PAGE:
Building a new house is often a challenging exercise for many people; How big should it be? What style? What budget? For someone whose job it is to design buildings for other people, the task of creating a new home for themselves is simultaneously less and more daunting. 

While the designer has the advantage of years of experience and is across design theories and trends, they also have a lifetime of ideas they want to implement, all of which can not make the cut.

In 2019, my wife Amanda and I decided to build a new house. We had subdivided a corner block in an older area of Bundaberg. As with all projects, constraints can be positives as they help to focus the design. 

Early on we established that we didn’t want a large house. I’m a strong believer that smaller, smarter homes are the way forward to ensure a sustainable future. In reality, a small footprint was inevitable – a sewer line running through the property meant we had a total of 10m by 12m available to build on. We settled on a barn-style structure, with living areas on the ground floor and loft-style bedrooms within the gable. The total internal floor area was pared down to 110 square meters.

Despite the compact dimensions, we didn’t sacrifice anything. The limitation on floor area became a welcome design challenge. Rather than trying to accommodate all possibilities, each space was crafted around how we live, our furniture, how we use different rooms and our personal idiosyncrasies.

Part of this personal mark on the house is that there is no air conditioning. Nor are there insect screens. We accepted that we might be sharing our home with a few bugs, and that it might be slightly warmer or cooler than optimal at times. Careful consideration was taken to maximise natural ventilation and passive solar, and so far the house has out-performed expectations from a climatic comfort standpoint, being consistently warm in Winter and rarely uncomfortable in Summer.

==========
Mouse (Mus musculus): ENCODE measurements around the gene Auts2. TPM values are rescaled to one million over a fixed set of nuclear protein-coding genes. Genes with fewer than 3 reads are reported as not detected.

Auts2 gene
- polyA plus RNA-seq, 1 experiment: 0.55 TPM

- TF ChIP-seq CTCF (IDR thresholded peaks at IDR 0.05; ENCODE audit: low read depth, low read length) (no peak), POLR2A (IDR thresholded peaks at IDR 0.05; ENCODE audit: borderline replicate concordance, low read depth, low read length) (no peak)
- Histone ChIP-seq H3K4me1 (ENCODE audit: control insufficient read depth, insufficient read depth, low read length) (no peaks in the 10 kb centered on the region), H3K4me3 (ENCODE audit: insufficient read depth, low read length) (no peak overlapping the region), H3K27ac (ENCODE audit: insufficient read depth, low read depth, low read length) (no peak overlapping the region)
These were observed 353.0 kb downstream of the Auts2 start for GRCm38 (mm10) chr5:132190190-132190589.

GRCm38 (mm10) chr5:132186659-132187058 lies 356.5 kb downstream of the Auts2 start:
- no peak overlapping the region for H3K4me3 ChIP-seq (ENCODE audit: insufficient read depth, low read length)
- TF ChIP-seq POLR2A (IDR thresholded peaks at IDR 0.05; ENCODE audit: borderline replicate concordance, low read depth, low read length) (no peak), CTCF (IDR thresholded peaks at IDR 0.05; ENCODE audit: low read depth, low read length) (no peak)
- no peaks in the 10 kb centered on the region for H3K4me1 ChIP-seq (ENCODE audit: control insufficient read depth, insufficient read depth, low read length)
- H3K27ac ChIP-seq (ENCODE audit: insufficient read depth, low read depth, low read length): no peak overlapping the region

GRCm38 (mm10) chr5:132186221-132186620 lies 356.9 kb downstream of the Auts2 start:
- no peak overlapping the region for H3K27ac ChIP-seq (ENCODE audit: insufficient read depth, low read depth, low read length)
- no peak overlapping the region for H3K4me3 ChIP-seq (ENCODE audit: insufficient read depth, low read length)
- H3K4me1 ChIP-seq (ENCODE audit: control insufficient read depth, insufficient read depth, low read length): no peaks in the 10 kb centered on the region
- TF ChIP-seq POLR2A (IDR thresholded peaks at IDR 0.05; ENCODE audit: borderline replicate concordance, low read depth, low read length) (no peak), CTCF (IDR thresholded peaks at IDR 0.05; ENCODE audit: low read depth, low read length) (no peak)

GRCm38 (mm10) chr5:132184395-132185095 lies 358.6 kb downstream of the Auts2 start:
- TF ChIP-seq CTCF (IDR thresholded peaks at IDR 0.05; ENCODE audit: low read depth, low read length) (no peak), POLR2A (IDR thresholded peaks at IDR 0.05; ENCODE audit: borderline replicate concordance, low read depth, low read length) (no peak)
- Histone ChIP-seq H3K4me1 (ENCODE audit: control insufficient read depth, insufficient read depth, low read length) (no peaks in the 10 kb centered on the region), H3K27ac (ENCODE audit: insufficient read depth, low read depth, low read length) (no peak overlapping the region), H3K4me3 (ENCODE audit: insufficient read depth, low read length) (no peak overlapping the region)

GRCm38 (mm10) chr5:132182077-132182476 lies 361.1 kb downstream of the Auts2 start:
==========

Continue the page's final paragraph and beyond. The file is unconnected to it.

Even the colour scheme was employed to introduce rigor in the design. The simple white and pink palette required that I work around available products – there was only one pink laminate to choose from, so that determined the paint colour, floor epoxy and even the tile grout in order to maintain consistency throughout. We had to move in without floor coverings upstairs, as our non-standard pink Marmoleum from Europe was delayed, but this was a small price to pay for something that is a unique statement and makes us happy.

The colour scheme did however lead to one of the few disagreements Amanda and I had over the whole design and construct process – and not because of the colours themselves. We decided that the house should be named in reference to its distinctive hue, however my original suggestion got vetoed. Thus what I’d been calling ‘Iced-VoVo’ is now ‘Coconut Ice’. 

Architect Tomas O’Malley designs buildings that reflect Central Queensland’s climate and lifestyle.